slang

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slang

Sociology A specialized lexicon of words that are exclusive or replace other words in function, and tend to have a short life cycle. Cf Dialect, Jargon.
McGraw-Hill Concise Dictionary of Modern Medicine. © 2002 by The McGraw-Hill Companies, Inc.
References in periodicals archive ?
Then, comic to the end, Shaw handed over an ornately embellished, three-foot plastic gold key to the members of Slanguage. To my mind, however, the event had not reached a satisfying closure until one final ritual had been performed.
Rather, the purpose of brevity words ("slanguage") is to communicate precise tactical information/instructions with a single word via a common, agreed-upon vocabulary.
* Slanguage (http://www.slanguage.com), a "hick to hip" translation guide for words and phrases geared to specific cities across the U.S.
With one exception the plays premiered during the 1990s; the exception is Slanguage, premiering in July of 2001.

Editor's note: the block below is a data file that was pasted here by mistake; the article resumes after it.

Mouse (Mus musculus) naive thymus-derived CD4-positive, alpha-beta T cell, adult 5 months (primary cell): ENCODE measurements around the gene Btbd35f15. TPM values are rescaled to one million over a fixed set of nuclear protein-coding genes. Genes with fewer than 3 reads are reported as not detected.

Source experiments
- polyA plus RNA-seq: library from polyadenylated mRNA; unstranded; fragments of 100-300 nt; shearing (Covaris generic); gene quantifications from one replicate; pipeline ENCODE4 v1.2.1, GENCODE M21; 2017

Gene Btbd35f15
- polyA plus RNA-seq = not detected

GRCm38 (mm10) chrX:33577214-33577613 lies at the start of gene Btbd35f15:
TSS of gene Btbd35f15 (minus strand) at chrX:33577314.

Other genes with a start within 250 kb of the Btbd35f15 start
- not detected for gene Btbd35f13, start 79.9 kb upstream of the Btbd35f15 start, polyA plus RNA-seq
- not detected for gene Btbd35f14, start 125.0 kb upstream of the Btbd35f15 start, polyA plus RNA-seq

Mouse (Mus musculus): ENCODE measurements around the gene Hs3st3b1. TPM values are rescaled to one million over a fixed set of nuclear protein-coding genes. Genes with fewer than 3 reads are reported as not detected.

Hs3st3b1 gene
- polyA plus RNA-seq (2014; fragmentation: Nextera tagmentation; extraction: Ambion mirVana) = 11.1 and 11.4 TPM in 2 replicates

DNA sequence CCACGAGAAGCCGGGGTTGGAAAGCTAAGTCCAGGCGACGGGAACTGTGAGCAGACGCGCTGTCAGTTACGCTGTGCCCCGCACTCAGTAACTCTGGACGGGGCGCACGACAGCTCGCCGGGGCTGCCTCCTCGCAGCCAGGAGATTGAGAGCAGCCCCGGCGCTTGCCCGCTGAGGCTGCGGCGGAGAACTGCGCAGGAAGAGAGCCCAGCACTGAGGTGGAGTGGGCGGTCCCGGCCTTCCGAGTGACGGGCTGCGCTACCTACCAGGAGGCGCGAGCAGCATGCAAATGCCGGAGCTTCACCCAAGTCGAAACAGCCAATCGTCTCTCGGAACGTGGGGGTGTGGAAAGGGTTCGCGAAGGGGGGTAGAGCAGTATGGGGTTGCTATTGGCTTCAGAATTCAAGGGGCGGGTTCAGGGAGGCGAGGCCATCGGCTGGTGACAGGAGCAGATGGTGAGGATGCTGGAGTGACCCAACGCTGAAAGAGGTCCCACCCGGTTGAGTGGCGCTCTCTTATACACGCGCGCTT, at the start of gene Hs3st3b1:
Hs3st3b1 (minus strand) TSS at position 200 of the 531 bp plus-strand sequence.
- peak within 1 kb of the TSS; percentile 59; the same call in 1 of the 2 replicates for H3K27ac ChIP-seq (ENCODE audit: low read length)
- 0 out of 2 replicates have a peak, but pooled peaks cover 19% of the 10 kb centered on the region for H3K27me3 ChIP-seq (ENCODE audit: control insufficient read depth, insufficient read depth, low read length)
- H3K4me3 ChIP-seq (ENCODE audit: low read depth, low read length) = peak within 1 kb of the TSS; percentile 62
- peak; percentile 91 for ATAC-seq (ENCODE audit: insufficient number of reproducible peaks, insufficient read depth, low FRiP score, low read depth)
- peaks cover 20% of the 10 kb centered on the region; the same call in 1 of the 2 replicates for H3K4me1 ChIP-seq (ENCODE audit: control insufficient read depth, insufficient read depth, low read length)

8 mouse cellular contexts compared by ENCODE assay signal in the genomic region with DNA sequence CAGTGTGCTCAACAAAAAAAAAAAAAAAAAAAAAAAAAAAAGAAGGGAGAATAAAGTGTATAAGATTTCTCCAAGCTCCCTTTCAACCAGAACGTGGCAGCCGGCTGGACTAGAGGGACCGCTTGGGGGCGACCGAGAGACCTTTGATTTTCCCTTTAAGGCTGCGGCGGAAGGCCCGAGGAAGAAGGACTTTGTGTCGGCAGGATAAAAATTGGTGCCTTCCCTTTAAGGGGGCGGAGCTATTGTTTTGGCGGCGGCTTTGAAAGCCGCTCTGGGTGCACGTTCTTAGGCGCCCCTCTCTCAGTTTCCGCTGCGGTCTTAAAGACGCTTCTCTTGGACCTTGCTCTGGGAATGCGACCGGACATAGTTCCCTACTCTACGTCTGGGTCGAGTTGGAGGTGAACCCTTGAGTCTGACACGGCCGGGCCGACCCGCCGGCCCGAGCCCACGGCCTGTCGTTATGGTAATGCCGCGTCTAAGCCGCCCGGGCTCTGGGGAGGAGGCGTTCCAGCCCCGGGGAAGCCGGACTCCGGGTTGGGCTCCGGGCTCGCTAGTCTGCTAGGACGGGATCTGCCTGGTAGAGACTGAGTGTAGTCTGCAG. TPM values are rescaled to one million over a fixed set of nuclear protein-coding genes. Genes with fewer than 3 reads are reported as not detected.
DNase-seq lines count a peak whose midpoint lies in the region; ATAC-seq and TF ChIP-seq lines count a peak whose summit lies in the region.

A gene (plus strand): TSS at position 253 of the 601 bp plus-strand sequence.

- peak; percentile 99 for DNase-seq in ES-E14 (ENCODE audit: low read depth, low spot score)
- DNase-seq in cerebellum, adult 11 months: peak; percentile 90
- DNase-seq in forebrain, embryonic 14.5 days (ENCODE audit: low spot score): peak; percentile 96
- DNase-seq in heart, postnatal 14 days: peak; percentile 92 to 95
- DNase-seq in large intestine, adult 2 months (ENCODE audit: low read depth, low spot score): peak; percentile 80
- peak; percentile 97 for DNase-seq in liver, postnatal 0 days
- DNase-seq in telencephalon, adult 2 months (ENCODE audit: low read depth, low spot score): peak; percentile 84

On 17 July 1935, the paper published the most famous instance of its slanguage, "Sticks Nix Hick Pix," a headline for an article about rural audiences rejecting a film about rural life.
Yet much of the slanguage of war had little relevance beyond the trenches and ultimately remains more as lexical artefacts than part of the living language.
The birth of "slanguage" (e.g., "Sticks Nix Hick Pix") started in 1924 and would later require the publication of a Variety-English dictionary.
Texas accents are legendary, so if you want to talk the talk while in Dallas, just consult with Mike Ellis, America's "language butcher," or "the emperor of Slanguage," depending on where you stand.
As a movie set in and around a radio station, it's largely about the sounds of Kennedy-era rock and roll, deejay slanguage, neighborhood dialects, vernacular poetry.
Those complaints could have generated an interesting discussion on the propriety of using street talk, "slanguage," jargon and unexplained fad words in a mass market, family publication like the Post.
And in the warmer climes of the country, the "ozoners," as they came to be called in Variety Slanguage, packed in happy viewers--and amorous couples --leading Variety to later also dub the drive-ins "passion pits." But decades earlier, the whole phenomenon was born modestly on June 6,1933, near Camden, N.J.
Along with another artist in the show, Mario Ybarra Jr., he founded the alternative art space Slanguage, but such important, local collective initiatives are unfortunately not much on display at LACMA.